Celebrating Juneteenth, the Day Slavery Ended

“I think what is so often lost is the story of the ancestors and elders that kept this history going by acknowledging the day even when the larger society wouldn’t acknowledge it. Juneteenth didn’t become important because it became a national holiday, and it didn’t become important in 2020 after the unfortunate murder of George Floyd. It has always been important to the former enslaved and their descendants.”

At various times on Juneteenth weekend, you can stand in the spot where General Granger read his proclamation on a guided Juneteenth Freedom Trail Tour, led by Juneteenth and Beyond Black History Guided Tours ($25), and continue on a walk that highlights other stops integral to Black history in the city. The Nia Cultural Center, headquarters of the Juneteenth Legacy Project, will host a gospel-centered Emancipation Celebration on Friday at the Grand 1894 Opera House with live music to honor social justice pioneers (from $20).

Saturday presents plenty of celebration options. There’s the Galveston Juneteenth Festival at Menard Park, a family-friendly event with live music, food, a youth basketball tournament and Black artist art walk, and the Juneteenth Parade & Picnic at Wright Cuney Park. On Monday at 10 a.m. is the 44th annual Emancipation Proclamation reading at Ashton Villa, which honors the legacy of State Representative Al Edwards, the principal proponent of the Juneteenth Texas state holiday. At 6 p.m. that day, one of the most poignant events is the Emancipation March, a re-enactment of the first celebration of emancipation that took place in Galveston on Jan. 1, 1866. Hundreds of people will take part in the procession, welcoming others to join them along the way, and it’s led by city elders who honor the legacy of the United States Colored Troops who enforced the freedom proclamation.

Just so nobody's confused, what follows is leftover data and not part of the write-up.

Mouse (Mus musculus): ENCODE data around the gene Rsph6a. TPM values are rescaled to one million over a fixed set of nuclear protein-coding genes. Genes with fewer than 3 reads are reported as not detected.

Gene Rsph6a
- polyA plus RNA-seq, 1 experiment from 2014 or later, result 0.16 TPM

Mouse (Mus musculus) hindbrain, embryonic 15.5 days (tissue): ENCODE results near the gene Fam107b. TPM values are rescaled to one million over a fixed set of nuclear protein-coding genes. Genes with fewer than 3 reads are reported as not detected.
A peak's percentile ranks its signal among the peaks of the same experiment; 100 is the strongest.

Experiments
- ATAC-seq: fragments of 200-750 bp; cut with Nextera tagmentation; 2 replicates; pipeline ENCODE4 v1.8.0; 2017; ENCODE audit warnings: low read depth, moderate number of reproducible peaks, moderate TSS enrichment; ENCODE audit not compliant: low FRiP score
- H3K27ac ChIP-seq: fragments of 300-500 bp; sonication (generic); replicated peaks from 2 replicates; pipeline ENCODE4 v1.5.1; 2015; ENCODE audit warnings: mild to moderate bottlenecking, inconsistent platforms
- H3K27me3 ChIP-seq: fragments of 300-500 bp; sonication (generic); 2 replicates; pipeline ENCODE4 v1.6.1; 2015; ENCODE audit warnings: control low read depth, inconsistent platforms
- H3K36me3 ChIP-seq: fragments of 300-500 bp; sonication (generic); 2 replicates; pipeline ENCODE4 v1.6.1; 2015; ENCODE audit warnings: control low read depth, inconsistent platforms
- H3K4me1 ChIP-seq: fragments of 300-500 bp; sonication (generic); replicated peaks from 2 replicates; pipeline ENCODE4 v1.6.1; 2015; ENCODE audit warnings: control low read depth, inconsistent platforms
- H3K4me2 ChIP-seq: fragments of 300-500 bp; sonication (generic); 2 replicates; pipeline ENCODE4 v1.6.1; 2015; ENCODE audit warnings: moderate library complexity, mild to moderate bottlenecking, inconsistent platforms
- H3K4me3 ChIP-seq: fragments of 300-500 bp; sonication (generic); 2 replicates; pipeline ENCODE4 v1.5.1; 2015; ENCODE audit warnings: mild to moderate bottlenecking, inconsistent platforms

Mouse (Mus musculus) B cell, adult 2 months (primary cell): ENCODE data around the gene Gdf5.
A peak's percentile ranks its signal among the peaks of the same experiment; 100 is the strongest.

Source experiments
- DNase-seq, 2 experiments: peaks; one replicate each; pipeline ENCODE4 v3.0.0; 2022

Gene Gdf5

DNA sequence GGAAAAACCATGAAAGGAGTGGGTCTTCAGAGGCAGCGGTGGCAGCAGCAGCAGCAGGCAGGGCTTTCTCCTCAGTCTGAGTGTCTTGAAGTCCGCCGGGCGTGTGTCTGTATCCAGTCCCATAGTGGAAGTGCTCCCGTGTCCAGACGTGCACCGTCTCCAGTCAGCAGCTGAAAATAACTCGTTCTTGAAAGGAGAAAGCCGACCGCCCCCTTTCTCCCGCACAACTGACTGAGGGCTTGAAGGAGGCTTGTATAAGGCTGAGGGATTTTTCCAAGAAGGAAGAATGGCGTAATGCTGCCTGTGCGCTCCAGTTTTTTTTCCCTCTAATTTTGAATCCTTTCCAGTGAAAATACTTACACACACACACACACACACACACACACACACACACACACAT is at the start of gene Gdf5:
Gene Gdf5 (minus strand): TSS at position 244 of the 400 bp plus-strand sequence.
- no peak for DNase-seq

A vacation getaway for African American families since the early 20th century, particularly the town of Oak Bluffs, Martha’s Vineyard has only recently started celebrating Juneteenth. What began in 2021 as an informal gathering on the front porch of the Narragansett House, owned by Kahina Van Dyke of Inkwell Haven Hospitality, is now the Juneteenth Jubilee Cultural Festival, featuring musical performances, cultural discussions and a special Sunday Service at Union Chapel. Saturday will start with the Juneteenth flag-raising ceremony at the Tabernacle in Oak Bluffs, followed by musical performances and a conversation with the Pulitzer Prize-winning New York Times journalist Nikole Hannah-Jones. All events are free.

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